The rather conventional device of a teenage boy whose life is changed and shaped by an encounter with a mysterious older woman is in Trevor's seasoned hands turned into a memorable tale. Calling it a ""short novel'' to qualify for Harper's new series of that name, however, is a bit pretentious; a short story (as it ran in the New Yorker) has been divided into short chapters further fleshed out by Hogarth's illustrations. The narrator is 58-year-old Harry, still living in the provincial Irish town where the seminal event of his life occurred. Seeking refuge from WW II (and, it turns out, from the progress of a fatal illness) Herr and Frau Messengerhe 62, she 27take up residence at the estate called Cloverhill. At 15, already an outsider to his family because of his superior intelligence and sensitivity, Harry is immediately captivated by Frau Messenger. During frequent visits to Cloverhill and through her letters when he is at boarding school he comes further under her spell. The fact that she is dying is conveyed through Herr Messenger's gift and memorialto her and to the town: a cinema called the Alexandra (her name), which will save Harry from working in his father's lumberyard and bring romance and glamor to the drab lives of the townspeople. Trevor's prose bears its customary lucidity and grace, though once in a bit he slips into grandiloquence. (October)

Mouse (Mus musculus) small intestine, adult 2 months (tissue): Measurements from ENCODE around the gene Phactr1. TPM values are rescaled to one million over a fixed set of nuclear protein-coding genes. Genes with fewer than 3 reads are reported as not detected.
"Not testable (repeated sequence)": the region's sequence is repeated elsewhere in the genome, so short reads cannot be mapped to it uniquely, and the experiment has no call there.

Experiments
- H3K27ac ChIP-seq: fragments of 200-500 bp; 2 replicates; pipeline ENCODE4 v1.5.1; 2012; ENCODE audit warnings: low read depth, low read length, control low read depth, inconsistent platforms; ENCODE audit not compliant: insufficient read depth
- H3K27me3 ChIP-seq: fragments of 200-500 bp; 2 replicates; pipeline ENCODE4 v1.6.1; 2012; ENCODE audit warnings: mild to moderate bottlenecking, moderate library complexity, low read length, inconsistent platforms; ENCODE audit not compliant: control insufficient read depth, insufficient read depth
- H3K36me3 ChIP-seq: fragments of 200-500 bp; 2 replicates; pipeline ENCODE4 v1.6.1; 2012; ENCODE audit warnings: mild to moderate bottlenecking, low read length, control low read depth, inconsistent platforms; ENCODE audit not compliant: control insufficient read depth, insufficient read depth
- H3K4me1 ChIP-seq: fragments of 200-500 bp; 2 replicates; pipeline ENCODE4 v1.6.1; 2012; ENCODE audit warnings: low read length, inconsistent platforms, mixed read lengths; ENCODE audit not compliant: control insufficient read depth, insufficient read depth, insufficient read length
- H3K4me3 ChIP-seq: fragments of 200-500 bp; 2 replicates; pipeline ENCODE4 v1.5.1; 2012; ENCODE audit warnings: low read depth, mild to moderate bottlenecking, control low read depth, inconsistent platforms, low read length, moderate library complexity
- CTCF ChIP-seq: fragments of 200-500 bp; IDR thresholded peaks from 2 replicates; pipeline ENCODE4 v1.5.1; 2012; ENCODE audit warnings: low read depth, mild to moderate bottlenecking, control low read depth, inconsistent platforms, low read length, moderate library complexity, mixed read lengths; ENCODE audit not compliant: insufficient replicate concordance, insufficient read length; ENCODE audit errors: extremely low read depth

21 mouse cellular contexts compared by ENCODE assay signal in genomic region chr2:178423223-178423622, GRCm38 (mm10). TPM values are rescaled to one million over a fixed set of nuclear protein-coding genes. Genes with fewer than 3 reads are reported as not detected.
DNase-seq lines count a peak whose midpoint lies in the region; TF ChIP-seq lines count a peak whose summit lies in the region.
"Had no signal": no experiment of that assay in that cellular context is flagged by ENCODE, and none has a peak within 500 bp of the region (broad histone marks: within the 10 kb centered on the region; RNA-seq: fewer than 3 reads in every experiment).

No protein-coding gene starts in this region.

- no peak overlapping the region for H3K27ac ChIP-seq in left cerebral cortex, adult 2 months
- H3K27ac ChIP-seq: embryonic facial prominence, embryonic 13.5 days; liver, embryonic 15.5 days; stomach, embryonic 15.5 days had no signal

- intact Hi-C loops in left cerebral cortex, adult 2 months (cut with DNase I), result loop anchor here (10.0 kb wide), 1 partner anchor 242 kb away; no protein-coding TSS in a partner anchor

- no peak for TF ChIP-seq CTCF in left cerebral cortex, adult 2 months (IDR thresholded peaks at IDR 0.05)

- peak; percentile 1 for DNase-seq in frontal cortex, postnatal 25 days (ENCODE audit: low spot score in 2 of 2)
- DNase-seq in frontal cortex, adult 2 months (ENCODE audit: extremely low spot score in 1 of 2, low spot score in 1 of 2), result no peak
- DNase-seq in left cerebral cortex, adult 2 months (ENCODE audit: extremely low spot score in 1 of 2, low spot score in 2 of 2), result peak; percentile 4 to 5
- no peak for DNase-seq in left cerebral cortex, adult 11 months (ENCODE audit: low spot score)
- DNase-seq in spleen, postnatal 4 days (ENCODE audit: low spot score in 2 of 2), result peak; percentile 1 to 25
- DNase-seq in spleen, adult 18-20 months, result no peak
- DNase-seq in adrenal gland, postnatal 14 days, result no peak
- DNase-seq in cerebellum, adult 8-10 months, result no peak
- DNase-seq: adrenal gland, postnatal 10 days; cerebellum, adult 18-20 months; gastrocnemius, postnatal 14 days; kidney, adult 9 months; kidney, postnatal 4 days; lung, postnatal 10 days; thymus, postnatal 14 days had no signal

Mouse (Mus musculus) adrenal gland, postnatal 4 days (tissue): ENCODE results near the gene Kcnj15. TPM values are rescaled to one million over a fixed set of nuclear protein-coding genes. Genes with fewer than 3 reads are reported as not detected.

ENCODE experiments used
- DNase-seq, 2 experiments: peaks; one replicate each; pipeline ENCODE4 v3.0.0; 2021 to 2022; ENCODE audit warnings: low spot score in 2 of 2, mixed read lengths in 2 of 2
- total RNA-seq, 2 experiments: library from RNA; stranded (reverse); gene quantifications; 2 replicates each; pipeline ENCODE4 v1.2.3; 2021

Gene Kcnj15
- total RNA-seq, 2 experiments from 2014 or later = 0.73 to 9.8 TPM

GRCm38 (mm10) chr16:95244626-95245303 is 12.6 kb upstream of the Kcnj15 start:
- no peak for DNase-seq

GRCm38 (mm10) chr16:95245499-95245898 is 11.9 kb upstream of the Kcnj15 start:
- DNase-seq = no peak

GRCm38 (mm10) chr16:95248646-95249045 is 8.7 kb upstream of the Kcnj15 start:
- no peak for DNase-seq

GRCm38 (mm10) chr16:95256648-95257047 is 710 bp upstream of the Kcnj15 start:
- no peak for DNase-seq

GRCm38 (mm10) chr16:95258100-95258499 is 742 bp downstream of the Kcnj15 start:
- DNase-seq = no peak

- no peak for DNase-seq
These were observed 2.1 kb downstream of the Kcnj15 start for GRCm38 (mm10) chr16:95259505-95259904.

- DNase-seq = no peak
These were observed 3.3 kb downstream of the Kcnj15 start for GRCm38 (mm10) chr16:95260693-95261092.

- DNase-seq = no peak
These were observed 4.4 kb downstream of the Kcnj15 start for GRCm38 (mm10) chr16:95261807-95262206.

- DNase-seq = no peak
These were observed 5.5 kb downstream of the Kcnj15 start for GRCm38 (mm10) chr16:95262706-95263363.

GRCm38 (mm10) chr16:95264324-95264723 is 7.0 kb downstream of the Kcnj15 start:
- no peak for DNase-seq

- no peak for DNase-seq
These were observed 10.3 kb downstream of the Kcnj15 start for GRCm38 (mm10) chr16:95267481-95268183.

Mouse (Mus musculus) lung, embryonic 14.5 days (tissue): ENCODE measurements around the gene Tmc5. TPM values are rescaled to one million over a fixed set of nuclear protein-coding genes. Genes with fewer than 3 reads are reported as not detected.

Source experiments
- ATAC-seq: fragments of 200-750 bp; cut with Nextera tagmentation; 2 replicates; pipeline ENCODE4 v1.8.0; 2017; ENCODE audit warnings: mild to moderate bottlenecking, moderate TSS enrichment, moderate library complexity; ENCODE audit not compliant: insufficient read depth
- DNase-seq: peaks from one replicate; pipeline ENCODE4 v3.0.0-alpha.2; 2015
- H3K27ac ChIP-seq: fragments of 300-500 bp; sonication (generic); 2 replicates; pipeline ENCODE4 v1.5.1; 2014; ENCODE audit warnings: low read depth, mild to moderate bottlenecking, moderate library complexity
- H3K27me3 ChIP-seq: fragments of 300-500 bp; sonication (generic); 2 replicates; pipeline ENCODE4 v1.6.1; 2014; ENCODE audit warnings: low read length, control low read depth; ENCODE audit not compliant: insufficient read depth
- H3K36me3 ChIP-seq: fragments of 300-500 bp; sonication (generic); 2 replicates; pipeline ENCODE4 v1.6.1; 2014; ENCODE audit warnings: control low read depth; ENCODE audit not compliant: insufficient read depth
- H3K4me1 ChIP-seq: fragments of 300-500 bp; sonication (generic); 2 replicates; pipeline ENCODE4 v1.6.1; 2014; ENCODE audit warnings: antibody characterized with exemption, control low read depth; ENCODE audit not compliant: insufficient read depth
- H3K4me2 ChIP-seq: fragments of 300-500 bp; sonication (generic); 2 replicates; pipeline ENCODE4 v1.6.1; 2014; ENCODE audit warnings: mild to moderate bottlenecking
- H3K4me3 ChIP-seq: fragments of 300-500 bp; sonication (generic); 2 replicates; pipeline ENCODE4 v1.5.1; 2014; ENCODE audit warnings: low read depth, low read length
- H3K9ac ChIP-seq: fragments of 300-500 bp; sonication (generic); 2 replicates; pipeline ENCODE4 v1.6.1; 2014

Reviewed on: 09/30/1987 Release date: 10/01/1987 Genre: Fiction
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